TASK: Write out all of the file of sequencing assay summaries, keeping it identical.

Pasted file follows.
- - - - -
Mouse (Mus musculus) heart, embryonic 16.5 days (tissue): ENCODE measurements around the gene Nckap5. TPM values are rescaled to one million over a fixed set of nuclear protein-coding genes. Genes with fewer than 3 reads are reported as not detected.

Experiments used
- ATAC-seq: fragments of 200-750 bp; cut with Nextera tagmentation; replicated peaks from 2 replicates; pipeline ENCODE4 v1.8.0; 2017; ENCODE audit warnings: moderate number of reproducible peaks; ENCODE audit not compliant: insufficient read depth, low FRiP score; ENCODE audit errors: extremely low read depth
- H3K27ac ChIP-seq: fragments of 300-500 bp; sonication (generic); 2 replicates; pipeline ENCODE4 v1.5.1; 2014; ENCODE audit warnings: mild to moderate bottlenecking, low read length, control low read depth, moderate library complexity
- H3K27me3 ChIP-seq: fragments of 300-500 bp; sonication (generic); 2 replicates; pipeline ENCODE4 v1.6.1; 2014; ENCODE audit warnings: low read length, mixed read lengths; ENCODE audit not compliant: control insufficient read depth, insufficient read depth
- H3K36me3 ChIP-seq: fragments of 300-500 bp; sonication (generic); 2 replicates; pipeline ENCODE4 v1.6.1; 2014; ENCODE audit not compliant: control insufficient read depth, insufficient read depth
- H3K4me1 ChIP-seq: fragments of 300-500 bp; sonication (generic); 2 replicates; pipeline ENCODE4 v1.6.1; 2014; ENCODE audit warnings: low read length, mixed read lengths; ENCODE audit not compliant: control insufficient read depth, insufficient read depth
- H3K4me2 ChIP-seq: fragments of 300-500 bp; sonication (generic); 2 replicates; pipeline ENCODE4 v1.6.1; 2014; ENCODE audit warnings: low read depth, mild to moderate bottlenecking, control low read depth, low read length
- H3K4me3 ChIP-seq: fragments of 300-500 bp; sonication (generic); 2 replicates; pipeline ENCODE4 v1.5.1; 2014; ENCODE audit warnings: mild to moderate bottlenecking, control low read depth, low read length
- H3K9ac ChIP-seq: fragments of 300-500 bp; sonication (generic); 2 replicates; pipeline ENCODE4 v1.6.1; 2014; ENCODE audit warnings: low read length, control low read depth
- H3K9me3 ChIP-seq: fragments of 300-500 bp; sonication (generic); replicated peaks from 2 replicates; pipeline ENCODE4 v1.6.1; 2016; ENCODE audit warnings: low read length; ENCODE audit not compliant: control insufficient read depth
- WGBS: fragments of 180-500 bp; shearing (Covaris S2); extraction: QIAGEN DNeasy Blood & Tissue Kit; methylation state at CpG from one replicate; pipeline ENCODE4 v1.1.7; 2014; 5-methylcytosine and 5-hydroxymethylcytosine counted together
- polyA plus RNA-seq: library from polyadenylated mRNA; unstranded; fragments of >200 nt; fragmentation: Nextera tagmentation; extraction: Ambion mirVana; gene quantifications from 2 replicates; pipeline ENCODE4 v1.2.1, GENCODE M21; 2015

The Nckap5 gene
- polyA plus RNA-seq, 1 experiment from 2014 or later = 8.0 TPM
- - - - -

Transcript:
Mouse (Mus musculus) heart, embryonic 16.5 days (tissue): ENCODE measurements around the gene Nckap5. TPM values are rescaled to one million over a fixed set of nuclear protein-coding genes. Genes with fewer than 3 reads are reported as not detected.

Experiments used
- ATAC-seq: fragments of 200-750 bp; cut with Nextera tagmentation; replicated peaks from 2 replicates; pipeline ENCODE4 v1.8.0; 2017; ENCODE audit warnings: moderate number of reproducible peaks; ENCODE audit not compliant: insufficient read depth, low FRiP score; ENCODE audit errors: extremely low read depth
- H3K27ac ChIP-seq: fragments of 300-500 bp; sonication (generic); 2 replicates; pipeline ENCODE4 v1.5.1; 2014; ENCODE audit warnings: mild to moderate bottlenecking, low read length, control low read depth, moderate library complexity
- H3K27me3 ChIP-seq: fragments of 300-500 bp; sonication (generic); 2 replicates; pipeline ENCODE4 v1.6.1; 2014; ENCODE audit warnings: low read length, mixed read lengths; ENCODE audit not compliant: control insufficient read depth, insufficient read depth
- H3K36me3 ChIP-seq: fragments of 300-500 bp; sonication (generic); 2 replicates; pipeline ENCODE4 v1.6.1; 2014; ENCODE audit not compliant: control insufficient read depth, insufficient read depth
- H3K4me1 ChIP-seq: fragments of 300-500 bp; sonication (generic); 2 replicates; pipeline ENCODE4 v1.6.1; 2014; ENCODE audit warnings: low read length, mixed read lengths; ENCODE audit not compliant: control insufficient read depth, insufficient read depth
- H3K4me2 ChIP-seq: fragments of 300-500 bp; sonication (generic); 2 replicates; pipeline ENCODE4 v1.6.1; 2014; ENCODE audit warnings: low read depth, mild to moderate bottlenecking, control low read depth, low read length
- H3K4me3 ChIP-seq: fragments of 300-500 bp; sonication (generic); 2 replicates; pipeline ENCODE4 v1.5.1; 2014; ENCODE audit warnings: mild to moderate bottlenecking, control low read depth, low read length
- H3K9ac ChIP-seq: fragments of 300-500 bp; sonication (generic); 2 replicates; pipeline ENCODE4 v1.6.1; 2014; ENCODE audit warnings: low read length, control low read depth
- H3K9me3 ChIP-seq: fragments of 300-500 bp; sonication (generic); replicated peaks from 2 replicates; pipeline ENCODE4 v1.6.1; 2016; ENCODE audit warnings: low read length; ENCODE audit not compliant: control insufficient read depth
- WGBS: fragments of 180-500 bp; shearing (Covaris S2); extraction: QIAGEN DNeasy Blood & Tissue Kit; methylation state at CpG from one replicate; pipeline ENCODE4 v1.1.7; 2014; 5-methylcytosine and 5-hydroxymethylcytosine counted together
- polyA plus RNA-seq: library from polyadenylated mRNA; unstranded; fragments of >200 nt; fragmentation: Nextera tagmentation; extraction: Ambion mirVana; gene quantifications from 2 replicates; pipeline ENCODE4 v1.2.1, GENCODE M21; 2015

The Nckap5 gene
- polyA plus RNA-seq, 1 experiment from 2014 or later = 8.0 TPM